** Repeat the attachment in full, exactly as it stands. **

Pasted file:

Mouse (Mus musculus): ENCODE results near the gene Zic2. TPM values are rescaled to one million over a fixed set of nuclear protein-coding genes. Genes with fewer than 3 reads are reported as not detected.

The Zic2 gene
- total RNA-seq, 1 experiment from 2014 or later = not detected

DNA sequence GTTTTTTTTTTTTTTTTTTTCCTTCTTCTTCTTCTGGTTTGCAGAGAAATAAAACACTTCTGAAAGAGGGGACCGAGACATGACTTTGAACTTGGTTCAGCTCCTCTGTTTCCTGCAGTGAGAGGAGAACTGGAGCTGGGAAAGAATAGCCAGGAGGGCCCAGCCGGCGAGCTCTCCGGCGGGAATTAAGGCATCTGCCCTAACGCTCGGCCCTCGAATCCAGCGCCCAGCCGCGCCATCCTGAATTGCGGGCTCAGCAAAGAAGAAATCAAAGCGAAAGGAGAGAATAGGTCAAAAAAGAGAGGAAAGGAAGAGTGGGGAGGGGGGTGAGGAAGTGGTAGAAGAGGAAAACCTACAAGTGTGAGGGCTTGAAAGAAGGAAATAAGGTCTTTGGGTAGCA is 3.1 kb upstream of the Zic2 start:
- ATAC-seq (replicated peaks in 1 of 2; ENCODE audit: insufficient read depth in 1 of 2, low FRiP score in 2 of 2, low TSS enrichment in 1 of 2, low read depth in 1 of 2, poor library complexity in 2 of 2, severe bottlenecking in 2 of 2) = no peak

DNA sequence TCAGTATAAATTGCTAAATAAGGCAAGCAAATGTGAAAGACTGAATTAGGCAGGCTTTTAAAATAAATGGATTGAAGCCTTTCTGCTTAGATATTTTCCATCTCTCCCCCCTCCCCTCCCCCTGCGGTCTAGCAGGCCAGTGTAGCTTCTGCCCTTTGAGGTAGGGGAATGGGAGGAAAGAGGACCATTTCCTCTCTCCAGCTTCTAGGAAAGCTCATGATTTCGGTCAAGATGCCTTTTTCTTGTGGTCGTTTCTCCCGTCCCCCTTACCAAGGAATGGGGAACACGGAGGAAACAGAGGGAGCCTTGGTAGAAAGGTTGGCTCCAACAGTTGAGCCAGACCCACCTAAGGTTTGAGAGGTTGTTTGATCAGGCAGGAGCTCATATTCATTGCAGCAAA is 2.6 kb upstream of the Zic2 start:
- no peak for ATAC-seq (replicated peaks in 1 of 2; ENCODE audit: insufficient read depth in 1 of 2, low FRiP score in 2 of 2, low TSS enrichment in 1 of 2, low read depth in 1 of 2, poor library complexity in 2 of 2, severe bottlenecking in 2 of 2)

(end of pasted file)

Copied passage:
Mouse (Mus musculus): ENCODE results near the gene Zic2. TPM values are rescaled to one million over a fixed set of nuclear protein-coding genes. Genes with fewer than 3 reads are reported as not detected.

The Zic2 gene
- total RNA-seq, 1 experiment from 2014 or later = not detected

DNA sequence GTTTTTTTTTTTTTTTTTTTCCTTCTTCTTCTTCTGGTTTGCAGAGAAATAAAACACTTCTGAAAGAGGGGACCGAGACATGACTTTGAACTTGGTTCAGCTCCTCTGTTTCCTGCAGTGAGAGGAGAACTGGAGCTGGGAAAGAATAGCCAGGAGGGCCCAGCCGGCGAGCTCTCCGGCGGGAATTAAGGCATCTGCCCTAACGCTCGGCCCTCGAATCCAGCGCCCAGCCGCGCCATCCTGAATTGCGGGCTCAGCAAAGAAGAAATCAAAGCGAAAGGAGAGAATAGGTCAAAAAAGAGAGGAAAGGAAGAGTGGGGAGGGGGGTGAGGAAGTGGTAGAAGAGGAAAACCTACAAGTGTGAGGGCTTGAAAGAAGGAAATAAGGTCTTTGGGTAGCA is 3.1 kb upstream of the Zic2 start:
- ATAC-seq (replicated peaks in 1 of 2; ENCODE audit: insufficient read depth in 1 of 2, low FRiP score in 2 of 2, low TSS enrichment in 1 of 2, low read depth in 1 of 2, poor library complexity in 2 of 2, severe bottlenecking in 2 of 2) = no peak

DNA sequence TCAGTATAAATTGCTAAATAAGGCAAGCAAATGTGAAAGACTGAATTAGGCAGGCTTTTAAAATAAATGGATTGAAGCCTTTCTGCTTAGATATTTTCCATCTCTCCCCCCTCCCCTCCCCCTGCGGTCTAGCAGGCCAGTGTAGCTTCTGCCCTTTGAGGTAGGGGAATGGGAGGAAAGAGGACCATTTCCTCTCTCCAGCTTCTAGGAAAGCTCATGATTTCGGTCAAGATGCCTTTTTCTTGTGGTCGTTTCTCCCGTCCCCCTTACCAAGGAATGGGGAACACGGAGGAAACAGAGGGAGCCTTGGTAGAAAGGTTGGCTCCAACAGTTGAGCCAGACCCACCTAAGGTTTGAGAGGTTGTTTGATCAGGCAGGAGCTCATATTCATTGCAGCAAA is 2.6 kb upstream of the Zic2 start:
- no peak for ATAC-seq (replicated peaks in 1 of 2; ENCODE audit: insufficient read depth in 1 of 2, low FRiP score in 2 of 2, low TSS enrichment in 1 of 2, low read depth in 1 of 2, poor library complexity in 2 of 2, severe bottlenecking in 2 of 2)